Imagine the shock—or perhaps not—when Jesus faced the man and spat upon the ground. Perhaps everyone around him was nodding in approval, thinking that Jesus was obviously showing his contempt for the outcast Jew. But then Jesus did the unthinkable. He reached down, gathered up the spittle and some dirt, made a poultice of mud and then applied the clay to the man’s eyes. From a gesture of insult, Jesus created a magnificent and powerful blessing. And isn’t that how God works anyway?[2]

One of my friends, Janet (not her name), was bullied a lot as a kid. She was kind of scrawny, and had been taught to be kind to people—perfect target for bullying. The cruelty of those bullies might have beaten some people down or whipped up inner anger, but in Janet, God grew compassion for people who are mistreated or left out. People seemed to be drawn to Janet, and Janet always has time to listen. Jesus can turn rudeness into blessing.

Second, Jesus shows us God is not afraid to get dirty. When I was a kid, and mom or grandma were sweeping the kitchen floor, I’d be running around and I’d get to the doorway, and they would stop me. “Don’t walk through my pile of dirt!”[3] But Jesus walks through my dirt all the time. I used to think that I had to be good to come to Jesus, but Jesus is just happy to see me coming his way. I used to think that I had to have my life in order, but Jesus is happy to come into my disorder and love in the midst of all my chaos. I used to think those things, but then I realized that it was my pride getting in the way. Before coming to Jesus, I wanted to be good enough that I could deserve Jesus’ love and attention. Before coming to Jesus, I wanted to have my act together so that Jesus wouldn’t have to change me so much. In my pride, I was embarrassed and ashamed at the dark places, the dirty habits I had, the messiness of my life. And I gave up. Jesus was happy to walk through my dirt to fold me in his arms and say, “I will never leave you or forsake you.” Jesus is not afraid to get dirty.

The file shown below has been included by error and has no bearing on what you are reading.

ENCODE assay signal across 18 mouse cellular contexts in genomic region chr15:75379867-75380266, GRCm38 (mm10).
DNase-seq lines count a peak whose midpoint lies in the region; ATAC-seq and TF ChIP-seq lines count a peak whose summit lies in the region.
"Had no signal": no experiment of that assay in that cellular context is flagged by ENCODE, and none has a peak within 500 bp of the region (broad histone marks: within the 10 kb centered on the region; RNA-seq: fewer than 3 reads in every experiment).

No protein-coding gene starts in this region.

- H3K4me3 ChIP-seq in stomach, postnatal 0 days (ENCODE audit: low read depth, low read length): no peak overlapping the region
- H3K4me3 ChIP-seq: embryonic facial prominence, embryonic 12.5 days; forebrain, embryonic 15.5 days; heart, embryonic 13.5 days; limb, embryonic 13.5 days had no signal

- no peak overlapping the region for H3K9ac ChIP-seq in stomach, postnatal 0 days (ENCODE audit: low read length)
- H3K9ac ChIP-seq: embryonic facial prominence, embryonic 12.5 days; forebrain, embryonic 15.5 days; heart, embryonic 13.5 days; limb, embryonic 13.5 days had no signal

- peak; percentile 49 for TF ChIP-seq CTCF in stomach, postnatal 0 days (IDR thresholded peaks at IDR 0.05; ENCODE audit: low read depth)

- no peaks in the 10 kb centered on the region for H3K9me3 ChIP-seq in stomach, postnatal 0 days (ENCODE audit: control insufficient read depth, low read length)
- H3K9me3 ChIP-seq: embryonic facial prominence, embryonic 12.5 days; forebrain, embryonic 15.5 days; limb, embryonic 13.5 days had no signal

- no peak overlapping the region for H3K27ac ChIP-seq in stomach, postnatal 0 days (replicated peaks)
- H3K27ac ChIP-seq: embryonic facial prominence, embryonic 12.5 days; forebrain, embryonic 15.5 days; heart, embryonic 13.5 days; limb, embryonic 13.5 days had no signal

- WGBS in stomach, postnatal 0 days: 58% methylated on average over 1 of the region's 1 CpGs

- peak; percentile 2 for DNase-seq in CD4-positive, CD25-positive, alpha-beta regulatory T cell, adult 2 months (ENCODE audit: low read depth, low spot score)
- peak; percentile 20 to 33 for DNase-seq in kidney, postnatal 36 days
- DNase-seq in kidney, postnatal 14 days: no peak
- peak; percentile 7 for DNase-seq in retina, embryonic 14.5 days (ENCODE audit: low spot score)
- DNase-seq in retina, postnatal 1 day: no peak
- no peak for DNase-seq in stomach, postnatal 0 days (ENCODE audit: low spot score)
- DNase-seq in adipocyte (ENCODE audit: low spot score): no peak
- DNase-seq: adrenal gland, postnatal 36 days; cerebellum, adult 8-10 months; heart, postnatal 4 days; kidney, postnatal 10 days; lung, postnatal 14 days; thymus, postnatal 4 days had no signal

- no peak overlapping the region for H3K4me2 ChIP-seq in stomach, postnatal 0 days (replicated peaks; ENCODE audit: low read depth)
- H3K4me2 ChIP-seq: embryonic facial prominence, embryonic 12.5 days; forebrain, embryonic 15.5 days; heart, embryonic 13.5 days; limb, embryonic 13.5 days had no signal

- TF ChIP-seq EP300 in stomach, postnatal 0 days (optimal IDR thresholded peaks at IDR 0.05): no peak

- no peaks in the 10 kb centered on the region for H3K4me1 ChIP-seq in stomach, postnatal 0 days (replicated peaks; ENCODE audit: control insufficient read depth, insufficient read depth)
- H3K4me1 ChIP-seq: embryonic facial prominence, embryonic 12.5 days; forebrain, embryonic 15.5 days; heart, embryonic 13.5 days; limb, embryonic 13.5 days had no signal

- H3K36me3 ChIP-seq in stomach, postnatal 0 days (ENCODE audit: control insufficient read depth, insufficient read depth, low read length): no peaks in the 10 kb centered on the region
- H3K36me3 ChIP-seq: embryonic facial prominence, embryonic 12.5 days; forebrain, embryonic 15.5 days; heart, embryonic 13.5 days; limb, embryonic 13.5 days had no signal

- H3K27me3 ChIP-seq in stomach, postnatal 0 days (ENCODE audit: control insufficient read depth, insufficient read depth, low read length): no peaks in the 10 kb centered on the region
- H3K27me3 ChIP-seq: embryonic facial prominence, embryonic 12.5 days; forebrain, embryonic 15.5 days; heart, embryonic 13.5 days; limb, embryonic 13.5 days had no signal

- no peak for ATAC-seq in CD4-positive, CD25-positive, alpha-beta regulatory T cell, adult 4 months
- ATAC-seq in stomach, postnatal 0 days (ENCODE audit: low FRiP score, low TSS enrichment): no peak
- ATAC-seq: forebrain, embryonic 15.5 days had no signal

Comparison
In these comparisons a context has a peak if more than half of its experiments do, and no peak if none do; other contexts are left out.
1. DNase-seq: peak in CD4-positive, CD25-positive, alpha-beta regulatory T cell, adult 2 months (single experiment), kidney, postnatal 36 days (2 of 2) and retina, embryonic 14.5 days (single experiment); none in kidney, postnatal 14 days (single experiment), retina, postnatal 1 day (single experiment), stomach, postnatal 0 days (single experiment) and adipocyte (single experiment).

That Jesus spits and makes mud with it and puts on someone’s eyes is gross. Leonard Sweet writes, “It’s easy to love Jesus when it’s tidy, hip, and clean. It’s easier to donate money than to put our hand in the hand of a man or a woman who looks dirty, down, and drowned with mud. Yet the church of Jesus is not meant to be a hideaway but a hostel for all of God’s dirtiest who need restoration and healing.”[4] God is waiting for us to invite God into the mess of our lives, and find we are loved. God is waiting for us to invite God to look at all the darkest, rudest, cruelest, most painful corners of our life, and find God’s tenderness and power can turn the dark, rude, cruel pains into fountains of healing—and not just for ourselves. God is calling us—in our messy, busy lives—to be willing to get down and dirty out of kindness and mercy. When we do, we are building a habit that will unleash the power of God to change our relationships and our world.

[1]Leonard Sweet, The Bad Habits of Jesus (2016), pp. 3–4.

[2]Sweet (2016), p. 4

[3]My memory, but inspired by a quote in Sweet p. 6.

[4]Sweet, p. 9.